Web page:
Sunday, February 08, 2009

Utah Places: Canyonlands

When you stand at Dead Horse Point, looking out toward the northwest, the vast wasteland of desert you see across is Canyonlands.

Several districts divide the area. There is Needles, Maze, Islands, and Horseshoe.

In one district,Horseshoe, the Great Gallery resides just a short hike from the trailhead, off a little dirt road south of Green River, Utah. It is remote enough to be pristine still, relatively well preserved from vandalism. You can hold your hand up near the rock where the artist placed his medium, many ages ago.

I first visted Canyonlands with the BYU Survival group, so many years ago. We hiked down Horsethief Canyon and around Horseshoe Bend on the Green River, and up the Dirty Devil and Little Muddy for a ways. We camped in potholes and arches in the desert, and got water from alkali springs when there was nothing else. We shared boiled dandelion greens and a shred of flesh apiece from two roasted fishes that we caught between 20 people, and it was the most filling ambrosia you can imagine. We shivered, huddled together through a raging snowstorm, forted up in a rockfall cave that we tried to chink with deadfall cottonwood limbs against the wind as best we could. It was a cold night, with no food, and only one blanket apiece. But we all survived. That was the point. We found out we could endure all manner of adversity.

Just imagine what adversity these people weathered, the painters of the gallery aeons ago, before they finally succumbed to the roving coyotes, and the buzzards and ravens, and the endless burning sun and sand.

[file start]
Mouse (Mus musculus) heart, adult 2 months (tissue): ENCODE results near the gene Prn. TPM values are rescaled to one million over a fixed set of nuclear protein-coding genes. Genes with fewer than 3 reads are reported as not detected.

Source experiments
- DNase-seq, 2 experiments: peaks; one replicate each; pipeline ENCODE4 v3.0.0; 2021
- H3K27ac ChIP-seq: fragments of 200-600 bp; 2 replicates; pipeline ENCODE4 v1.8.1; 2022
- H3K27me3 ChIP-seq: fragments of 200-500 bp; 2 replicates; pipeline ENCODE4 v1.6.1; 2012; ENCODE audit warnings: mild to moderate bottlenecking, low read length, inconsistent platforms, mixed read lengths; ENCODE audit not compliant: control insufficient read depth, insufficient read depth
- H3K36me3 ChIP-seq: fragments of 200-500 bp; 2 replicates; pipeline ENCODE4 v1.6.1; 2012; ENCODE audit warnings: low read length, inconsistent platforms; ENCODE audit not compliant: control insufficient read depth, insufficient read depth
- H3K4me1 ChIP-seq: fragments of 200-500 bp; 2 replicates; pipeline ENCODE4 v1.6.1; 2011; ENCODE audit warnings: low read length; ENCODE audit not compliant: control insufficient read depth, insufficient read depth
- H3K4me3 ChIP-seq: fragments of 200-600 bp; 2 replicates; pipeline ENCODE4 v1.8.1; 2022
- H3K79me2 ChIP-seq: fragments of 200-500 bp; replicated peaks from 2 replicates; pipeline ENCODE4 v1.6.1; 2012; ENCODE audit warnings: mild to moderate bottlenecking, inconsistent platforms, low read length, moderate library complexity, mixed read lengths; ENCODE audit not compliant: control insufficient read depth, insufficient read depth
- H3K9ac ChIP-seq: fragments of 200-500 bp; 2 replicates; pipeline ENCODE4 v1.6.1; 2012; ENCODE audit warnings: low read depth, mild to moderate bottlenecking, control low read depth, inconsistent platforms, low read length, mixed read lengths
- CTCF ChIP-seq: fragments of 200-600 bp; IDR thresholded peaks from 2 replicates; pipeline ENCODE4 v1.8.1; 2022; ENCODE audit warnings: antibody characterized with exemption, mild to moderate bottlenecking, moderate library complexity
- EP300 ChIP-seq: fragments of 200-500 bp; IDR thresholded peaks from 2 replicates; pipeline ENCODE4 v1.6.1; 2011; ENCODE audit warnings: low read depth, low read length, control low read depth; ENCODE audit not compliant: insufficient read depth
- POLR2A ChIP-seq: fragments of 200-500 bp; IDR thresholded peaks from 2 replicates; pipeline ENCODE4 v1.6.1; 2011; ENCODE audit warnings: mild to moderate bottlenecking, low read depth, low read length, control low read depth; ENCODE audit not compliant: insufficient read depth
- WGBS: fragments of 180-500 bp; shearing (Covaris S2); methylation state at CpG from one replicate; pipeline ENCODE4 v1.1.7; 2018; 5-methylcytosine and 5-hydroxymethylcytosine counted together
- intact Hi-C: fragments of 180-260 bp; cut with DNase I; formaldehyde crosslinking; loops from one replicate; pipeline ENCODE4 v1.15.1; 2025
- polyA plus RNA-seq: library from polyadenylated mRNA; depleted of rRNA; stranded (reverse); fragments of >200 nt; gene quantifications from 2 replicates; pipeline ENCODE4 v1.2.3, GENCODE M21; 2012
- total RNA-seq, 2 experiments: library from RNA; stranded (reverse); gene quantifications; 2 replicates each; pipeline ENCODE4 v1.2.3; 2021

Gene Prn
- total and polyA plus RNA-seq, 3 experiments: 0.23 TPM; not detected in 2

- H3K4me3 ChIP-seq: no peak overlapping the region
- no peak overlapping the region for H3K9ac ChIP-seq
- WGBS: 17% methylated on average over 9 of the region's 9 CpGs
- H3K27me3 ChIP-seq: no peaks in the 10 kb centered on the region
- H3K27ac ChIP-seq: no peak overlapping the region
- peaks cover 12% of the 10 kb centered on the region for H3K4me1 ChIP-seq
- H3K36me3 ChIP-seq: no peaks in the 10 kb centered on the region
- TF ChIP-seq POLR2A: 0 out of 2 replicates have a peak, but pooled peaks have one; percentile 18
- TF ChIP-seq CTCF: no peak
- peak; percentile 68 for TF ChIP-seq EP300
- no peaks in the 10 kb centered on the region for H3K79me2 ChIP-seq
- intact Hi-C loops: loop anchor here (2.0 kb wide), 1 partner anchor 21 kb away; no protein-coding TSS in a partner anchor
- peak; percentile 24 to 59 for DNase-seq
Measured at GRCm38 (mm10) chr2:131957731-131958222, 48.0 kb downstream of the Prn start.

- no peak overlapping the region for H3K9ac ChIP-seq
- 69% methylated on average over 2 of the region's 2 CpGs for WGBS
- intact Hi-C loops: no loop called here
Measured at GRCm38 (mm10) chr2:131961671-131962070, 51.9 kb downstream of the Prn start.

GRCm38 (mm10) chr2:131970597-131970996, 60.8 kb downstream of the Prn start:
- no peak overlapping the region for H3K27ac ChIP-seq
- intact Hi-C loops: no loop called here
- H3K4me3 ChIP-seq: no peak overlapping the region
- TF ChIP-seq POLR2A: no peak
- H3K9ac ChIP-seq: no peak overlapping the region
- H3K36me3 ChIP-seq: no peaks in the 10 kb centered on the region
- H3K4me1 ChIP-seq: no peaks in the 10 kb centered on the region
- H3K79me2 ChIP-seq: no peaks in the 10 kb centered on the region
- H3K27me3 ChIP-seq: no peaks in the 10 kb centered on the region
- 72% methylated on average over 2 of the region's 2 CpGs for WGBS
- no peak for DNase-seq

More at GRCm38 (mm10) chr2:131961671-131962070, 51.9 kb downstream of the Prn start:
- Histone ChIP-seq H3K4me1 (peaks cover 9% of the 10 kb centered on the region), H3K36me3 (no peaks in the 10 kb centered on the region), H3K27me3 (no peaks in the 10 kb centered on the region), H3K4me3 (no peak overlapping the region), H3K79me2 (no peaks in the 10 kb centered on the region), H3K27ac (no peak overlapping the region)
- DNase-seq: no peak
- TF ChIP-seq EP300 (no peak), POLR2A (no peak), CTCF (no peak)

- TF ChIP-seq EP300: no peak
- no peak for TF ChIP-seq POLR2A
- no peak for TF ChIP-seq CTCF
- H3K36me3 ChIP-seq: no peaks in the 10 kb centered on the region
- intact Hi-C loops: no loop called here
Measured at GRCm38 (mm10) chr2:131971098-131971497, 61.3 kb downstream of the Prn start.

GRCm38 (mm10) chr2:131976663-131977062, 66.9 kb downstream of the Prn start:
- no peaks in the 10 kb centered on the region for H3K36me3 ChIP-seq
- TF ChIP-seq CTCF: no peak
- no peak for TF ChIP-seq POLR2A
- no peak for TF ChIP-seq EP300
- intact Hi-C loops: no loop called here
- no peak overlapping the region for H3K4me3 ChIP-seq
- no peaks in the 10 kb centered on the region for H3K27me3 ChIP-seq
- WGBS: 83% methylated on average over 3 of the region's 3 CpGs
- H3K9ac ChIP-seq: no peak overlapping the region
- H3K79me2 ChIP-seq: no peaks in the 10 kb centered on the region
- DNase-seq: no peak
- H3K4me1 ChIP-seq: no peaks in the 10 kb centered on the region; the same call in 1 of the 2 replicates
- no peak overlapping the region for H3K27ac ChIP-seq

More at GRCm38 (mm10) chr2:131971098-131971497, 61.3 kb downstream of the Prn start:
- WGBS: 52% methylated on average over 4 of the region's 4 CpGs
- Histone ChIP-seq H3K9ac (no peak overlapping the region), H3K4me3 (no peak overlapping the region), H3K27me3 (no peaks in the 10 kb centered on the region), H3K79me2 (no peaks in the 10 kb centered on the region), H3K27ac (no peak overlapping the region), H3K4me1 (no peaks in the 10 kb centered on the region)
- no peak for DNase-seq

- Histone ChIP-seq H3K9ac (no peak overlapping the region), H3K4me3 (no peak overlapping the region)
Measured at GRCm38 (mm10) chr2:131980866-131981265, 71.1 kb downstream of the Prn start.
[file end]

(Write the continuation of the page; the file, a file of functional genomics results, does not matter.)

Patricia said...

Cool post! Your posts suggest you've been just about everywhere, so I wondered if you'd been in this canyon. I have, many times. You can't camp in the canyon w/in park service boundaries anymore, though I stayed down there several times before they closed the canyon to camping, making use of the few artifacts with which campers had furnished the sites. These included a piece of cottonwood branch, polished by long use, shaped to lift pots out of fires, and a short-legged chair someone had cobbled together from old planks. Whenever I went down there, I'd search for these items and move them to the campsite where I was staying.

This canyon also contains dinosaur footprints (I've never seen them but my brother has and a ranger mentioned them) and a host of other wonderful features. I love this canyon. In some ways, I feel I was born in this canyon.

Furthermore, my dog and I were followed by a coyote here. It was the closest I've ever seen a coyote. I think he thought my Siberian husky was cute. She didn't think he was cute at all and chased him up onto a ledge.

So many memories between these walls. Thanks, Jim, for this tour! You're getting my hit-the-trail juices flowing.

Who ran your survival group?

Jim Cobabe said...


I was in unit 18, led by Mack Smith and Richard Peacock. Olivia was one of the other instrtor's name, the other was an Navaho woman, and I wish I could recall. One of the students was Named Doug Cloward. I think he later joined the program as an instructor, and I think Richard was promoted also when Mack was seriosly injuered later in a rapelling incident.

I belive Mack still lives in Koosherem. Doug is in Mapleton. And last I heard, Richard was in Lehi.